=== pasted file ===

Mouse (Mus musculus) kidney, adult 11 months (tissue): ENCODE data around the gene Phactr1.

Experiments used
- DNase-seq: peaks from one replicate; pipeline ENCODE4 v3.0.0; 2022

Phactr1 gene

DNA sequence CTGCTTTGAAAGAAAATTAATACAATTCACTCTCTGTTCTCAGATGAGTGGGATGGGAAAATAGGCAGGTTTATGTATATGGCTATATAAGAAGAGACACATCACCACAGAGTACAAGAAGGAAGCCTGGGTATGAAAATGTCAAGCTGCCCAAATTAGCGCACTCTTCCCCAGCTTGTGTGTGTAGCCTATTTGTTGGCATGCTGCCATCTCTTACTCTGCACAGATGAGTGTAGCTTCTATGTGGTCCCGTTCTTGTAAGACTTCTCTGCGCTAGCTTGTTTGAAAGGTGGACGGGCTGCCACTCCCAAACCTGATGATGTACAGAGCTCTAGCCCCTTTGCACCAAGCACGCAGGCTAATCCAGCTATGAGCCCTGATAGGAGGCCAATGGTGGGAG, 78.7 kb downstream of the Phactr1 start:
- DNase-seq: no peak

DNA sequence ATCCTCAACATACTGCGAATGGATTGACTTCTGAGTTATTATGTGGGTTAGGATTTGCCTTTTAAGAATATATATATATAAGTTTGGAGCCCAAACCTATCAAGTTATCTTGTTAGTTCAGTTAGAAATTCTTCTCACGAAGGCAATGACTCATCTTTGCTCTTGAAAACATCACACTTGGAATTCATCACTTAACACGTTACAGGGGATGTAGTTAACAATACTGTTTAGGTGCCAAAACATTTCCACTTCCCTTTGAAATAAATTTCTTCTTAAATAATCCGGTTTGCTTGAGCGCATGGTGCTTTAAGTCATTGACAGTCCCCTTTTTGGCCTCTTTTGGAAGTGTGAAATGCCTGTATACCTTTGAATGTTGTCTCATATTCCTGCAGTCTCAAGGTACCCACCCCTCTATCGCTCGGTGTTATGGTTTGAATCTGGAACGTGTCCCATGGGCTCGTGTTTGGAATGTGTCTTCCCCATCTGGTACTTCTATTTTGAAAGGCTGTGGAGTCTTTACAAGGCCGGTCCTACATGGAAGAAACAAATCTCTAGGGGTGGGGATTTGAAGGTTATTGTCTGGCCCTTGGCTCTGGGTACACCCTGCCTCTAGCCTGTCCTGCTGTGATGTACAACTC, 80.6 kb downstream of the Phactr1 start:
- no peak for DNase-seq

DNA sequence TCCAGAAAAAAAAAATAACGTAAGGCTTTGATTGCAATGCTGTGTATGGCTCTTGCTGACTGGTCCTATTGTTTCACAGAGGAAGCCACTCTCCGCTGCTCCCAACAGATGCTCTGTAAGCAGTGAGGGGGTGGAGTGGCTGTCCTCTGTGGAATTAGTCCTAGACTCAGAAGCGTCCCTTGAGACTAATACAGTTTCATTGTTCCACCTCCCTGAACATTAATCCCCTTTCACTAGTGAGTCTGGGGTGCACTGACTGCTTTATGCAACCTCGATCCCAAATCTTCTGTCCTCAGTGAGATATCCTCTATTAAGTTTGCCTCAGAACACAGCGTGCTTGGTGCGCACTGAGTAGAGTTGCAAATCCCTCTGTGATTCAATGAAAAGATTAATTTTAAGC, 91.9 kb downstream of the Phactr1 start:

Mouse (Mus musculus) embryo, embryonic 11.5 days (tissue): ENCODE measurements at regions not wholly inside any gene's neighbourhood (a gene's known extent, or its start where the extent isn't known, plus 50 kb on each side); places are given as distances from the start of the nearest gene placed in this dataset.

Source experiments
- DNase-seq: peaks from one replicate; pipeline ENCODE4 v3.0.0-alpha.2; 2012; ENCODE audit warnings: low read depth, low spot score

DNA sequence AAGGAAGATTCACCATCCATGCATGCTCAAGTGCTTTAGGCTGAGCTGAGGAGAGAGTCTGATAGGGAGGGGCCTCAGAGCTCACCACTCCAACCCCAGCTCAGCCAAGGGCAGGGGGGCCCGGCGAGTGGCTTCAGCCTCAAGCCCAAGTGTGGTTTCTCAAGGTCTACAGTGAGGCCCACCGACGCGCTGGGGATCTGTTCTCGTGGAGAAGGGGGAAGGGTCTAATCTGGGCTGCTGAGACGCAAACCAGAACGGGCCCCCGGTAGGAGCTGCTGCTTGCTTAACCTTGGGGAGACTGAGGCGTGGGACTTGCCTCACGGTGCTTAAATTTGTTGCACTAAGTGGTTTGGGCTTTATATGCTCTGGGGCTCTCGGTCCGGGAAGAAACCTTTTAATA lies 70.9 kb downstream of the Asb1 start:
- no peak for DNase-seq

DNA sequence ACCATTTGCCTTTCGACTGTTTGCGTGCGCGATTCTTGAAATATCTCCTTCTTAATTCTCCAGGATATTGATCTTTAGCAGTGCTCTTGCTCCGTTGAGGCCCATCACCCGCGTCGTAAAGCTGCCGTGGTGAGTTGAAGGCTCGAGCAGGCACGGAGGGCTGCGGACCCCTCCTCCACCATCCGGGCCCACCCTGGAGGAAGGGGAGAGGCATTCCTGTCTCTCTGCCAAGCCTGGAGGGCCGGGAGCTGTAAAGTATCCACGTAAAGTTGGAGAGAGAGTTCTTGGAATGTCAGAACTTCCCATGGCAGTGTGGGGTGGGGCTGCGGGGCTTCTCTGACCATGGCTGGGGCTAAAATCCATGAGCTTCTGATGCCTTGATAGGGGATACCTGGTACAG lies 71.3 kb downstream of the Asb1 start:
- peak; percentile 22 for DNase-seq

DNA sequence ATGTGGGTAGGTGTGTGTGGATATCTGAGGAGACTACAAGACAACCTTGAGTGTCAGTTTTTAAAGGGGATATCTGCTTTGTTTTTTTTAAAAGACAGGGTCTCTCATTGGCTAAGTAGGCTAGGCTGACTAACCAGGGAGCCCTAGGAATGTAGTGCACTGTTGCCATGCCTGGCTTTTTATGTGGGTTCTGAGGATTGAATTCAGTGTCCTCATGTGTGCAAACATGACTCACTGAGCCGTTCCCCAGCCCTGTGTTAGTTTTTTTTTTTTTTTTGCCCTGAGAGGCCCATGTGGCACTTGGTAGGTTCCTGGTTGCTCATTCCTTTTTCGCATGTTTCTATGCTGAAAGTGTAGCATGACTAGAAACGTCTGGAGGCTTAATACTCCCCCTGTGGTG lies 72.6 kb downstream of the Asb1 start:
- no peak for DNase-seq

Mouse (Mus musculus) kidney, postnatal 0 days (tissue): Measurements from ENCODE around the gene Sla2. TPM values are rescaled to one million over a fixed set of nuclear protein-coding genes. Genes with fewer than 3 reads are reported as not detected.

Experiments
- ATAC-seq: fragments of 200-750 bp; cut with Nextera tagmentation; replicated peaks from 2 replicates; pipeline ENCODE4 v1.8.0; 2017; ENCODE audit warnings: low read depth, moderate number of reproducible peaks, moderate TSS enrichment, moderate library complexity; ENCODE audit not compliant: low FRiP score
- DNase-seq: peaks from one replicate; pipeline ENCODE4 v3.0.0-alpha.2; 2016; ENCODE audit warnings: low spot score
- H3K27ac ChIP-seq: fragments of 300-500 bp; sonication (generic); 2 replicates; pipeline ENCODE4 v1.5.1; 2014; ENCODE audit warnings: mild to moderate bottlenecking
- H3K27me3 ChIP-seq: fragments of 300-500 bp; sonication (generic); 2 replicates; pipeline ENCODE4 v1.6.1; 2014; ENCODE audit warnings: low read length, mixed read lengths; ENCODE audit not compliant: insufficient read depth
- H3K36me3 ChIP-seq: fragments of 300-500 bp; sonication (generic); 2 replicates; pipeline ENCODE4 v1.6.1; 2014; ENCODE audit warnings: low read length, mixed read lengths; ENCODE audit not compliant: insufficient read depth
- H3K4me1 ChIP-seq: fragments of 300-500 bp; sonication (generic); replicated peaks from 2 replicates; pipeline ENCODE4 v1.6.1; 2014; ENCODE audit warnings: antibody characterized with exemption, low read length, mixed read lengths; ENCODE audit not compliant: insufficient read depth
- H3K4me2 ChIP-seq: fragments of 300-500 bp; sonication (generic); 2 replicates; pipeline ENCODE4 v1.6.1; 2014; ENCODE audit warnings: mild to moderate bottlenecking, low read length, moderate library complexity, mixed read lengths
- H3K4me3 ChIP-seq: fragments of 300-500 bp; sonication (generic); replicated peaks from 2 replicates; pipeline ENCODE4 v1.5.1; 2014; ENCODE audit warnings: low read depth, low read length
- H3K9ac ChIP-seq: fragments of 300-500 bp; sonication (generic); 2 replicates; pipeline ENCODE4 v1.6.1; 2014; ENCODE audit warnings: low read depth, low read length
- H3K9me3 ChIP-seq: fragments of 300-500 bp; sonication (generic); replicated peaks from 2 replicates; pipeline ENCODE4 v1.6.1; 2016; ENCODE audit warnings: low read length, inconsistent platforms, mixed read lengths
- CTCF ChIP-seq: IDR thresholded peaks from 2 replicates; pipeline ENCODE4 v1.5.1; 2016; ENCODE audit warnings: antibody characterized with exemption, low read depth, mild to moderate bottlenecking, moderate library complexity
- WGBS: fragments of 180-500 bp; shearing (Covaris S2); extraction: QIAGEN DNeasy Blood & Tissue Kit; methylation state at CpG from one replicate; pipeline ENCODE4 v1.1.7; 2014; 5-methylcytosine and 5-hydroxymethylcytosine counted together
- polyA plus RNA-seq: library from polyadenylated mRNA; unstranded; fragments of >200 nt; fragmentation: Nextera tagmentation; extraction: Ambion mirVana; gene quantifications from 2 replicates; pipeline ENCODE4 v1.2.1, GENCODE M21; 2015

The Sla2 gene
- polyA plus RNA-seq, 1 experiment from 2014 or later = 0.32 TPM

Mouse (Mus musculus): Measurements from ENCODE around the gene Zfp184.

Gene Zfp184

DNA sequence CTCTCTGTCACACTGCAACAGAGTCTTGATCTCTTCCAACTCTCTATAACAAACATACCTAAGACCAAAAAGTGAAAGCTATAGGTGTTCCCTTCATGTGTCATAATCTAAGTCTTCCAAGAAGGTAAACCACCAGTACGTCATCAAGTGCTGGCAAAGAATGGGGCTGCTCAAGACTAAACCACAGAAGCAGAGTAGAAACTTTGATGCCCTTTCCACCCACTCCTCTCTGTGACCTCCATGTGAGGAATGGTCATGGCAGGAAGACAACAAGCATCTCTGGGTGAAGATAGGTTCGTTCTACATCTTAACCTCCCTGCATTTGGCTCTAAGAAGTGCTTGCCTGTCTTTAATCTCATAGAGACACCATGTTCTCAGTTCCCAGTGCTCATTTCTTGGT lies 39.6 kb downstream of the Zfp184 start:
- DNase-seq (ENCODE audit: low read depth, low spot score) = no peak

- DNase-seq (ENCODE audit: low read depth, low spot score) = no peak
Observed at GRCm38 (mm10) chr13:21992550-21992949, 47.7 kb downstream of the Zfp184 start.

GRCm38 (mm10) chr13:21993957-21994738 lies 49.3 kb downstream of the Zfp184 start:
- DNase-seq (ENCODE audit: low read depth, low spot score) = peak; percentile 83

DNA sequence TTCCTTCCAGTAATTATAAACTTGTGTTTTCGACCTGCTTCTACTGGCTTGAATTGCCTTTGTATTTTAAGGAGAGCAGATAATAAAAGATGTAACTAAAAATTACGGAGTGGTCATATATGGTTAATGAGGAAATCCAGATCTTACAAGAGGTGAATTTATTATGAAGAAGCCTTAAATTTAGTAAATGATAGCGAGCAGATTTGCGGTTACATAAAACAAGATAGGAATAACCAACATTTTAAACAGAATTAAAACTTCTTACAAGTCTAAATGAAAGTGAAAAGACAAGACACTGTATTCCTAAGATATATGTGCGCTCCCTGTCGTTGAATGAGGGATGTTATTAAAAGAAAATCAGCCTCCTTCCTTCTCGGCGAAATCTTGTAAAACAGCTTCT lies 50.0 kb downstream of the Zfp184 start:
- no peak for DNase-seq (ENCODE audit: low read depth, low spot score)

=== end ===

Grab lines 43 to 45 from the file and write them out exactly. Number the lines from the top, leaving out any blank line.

- DNase-seq (ENCODE audit: low read depth, low spot score) = peak; percentile 83

DNA sequence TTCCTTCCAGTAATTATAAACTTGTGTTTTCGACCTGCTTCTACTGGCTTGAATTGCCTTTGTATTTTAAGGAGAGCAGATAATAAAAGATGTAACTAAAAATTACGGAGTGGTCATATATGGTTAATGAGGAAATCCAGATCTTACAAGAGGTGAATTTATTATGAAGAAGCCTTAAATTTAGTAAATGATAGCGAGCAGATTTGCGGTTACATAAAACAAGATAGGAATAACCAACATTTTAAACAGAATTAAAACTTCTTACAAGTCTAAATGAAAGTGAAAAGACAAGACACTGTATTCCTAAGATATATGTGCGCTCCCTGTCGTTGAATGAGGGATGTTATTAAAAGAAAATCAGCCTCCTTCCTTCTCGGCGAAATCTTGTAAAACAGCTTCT lies 50.0 kb downstream of the Zfp184 start:
- no peak for DNase-seq (ENCODE audit: low read depth, low spot score)